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Note that this is not about general limitations of FIR filters, but about the special case of linear-phase FIR filters. If you understand why a type-II linear-phase FIR filter has a zero at $z=-1$, then the limitations of the other types should be obvious too. It's always about zeros at either $z=1$ (DC) or $z=-1$ (Nyquist). Given the transfer function $$H(...


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The problem that recursive least squares (RLS) can solve can be formulated as recursively solving for $\hat{\theta}$, such that it is the least squares solution to $$ \hat{\theta}_n = \arg\min_x \sum_{k=0}^n w[k]\,\|z[k] - \phi[k]^\top x\|_2^2, $$ where $w[k]$ are weights, $z[k]$ and $\phi[k]$ are known and $z[k]$ is assumed to be generated by using $\phi[...


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A real, 1D DFT is fully described by the non-negative frequencies, since real DFTs are symmetric about the 0 frequency bin. The function you linked is only computing the FFT along one dimension, and is only returning the non-negative frequency bins. From the manual page: "Notice how the final element of the fft output is the complex conjugate of the ...


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You're overcomplicating things here. There's no need for sines and cosines and squares. Note that $\omega=0$ corresponds to $z=1$, and $\omega=\pi$ corresponds to $z=-1$. From the definition of the $\mathcal{Z}$-transform you should be able to figure out that the DC term of the transfer function $H(z)$ is given by $$H(1)=h_1+h_2+h_3\tag{1}$$ and the value ...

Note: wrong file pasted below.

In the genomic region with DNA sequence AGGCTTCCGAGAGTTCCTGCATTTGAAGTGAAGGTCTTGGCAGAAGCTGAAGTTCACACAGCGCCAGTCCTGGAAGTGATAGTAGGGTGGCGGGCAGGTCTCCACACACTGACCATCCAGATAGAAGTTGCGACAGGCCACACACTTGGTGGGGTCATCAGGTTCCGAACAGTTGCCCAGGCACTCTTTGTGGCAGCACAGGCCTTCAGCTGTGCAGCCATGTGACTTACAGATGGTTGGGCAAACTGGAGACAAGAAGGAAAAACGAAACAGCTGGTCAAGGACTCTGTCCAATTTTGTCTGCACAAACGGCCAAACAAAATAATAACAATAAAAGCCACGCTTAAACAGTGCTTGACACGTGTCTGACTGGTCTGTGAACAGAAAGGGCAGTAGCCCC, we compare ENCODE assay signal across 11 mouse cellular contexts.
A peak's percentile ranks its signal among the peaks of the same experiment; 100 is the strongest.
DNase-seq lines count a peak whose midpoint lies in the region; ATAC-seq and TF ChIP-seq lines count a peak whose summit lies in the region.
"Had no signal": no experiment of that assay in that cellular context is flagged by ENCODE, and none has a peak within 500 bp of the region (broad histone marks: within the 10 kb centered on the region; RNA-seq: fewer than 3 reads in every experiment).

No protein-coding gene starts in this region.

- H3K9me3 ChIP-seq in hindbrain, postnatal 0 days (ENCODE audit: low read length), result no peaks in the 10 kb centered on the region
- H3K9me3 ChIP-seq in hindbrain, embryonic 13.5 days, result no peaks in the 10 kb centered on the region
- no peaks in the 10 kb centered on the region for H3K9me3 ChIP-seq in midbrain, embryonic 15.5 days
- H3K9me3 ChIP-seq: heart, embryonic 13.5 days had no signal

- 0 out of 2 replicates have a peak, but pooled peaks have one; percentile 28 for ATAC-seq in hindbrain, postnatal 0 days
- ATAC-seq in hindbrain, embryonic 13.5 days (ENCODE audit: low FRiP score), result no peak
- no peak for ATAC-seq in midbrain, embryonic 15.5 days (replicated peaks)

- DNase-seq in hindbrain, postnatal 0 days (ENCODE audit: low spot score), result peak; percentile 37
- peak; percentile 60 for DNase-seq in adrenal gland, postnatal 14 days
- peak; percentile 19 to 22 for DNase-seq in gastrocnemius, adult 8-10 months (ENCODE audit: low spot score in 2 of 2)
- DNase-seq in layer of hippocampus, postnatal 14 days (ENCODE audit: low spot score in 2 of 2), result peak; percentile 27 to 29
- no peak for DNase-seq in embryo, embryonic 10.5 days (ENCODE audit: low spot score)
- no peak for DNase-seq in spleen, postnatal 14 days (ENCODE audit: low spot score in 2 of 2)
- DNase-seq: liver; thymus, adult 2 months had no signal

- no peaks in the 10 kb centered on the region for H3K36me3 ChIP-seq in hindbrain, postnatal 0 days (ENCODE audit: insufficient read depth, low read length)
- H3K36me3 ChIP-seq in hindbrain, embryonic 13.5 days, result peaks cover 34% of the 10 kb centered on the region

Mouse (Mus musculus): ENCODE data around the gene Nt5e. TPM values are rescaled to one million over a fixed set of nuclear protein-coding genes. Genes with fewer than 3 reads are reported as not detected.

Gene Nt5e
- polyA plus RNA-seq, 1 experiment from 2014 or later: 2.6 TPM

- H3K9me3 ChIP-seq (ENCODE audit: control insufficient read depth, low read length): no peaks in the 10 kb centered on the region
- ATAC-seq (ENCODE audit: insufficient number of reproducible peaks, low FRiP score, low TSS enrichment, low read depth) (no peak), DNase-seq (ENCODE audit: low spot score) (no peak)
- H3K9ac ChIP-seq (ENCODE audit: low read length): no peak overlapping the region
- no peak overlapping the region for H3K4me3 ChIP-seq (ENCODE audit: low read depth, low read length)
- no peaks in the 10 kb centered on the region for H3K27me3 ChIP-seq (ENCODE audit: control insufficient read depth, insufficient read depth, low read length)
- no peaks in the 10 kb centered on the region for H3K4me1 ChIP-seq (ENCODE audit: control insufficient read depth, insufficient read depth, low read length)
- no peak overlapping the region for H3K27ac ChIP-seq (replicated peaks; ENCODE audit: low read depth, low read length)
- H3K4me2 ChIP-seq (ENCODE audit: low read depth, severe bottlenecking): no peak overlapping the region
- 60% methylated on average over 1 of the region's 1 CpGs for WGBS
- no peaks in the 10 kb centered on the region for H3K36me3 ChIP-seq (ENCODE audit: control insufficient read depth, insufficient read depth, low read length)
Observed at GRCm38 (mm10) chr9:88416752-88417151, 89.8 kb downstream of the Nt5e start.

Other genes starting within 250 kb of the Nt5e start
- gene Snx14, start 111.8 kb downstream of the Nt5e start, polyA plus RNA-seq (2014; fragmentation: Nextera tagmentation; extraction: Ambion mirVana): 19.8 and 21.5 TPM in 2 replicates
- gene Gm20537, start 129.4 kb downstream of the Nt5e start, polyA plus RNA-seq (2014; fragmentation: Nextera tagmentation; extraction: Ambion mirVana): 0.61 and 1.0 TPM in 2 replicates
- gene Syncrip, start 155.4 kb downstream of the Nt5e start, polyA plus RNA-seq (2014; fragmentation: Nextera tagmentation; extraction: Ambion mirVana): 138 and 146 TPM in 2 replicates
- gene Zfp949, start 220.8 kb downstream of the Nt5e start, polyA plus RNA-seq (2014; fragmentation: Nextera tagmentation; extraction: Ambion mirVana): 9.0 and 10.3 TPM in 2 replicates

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From what I can glance : The chattering seems to be high-frequency compared to your signal of interest, it should not be hard to filter this chattering noise. You simply need to identify the frequency band of your signal and the frequency band of this noise. Could your perform an FFT to analyze the frequencies of your noise? Then design a filter that will ...


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Does gradient vector of pole zero carry useful information? Yes. The partial derivatives can be used in creating iterative search algorithms for fitting IIR filters to arbitrary targets. Examples of algorithms that use the derivatives are Steepest Descent or Conjugate Gradient. It's not a trivial process though and there are lot of details to be worked ...


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The purpose of an anti-alias filter is to remove signal and noise from frequency bands that would otherwise "fold" or alias into the band of interest during the sampling process. This can occur when going from an analog signal to digital (and thus would be the filter just prior to the A/D converter), or when resampling a digital signal such as done in multi-...


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Suppose if your sampling rate is fs, then the corner frequency of the Anti Aliasing filter would be fs/2


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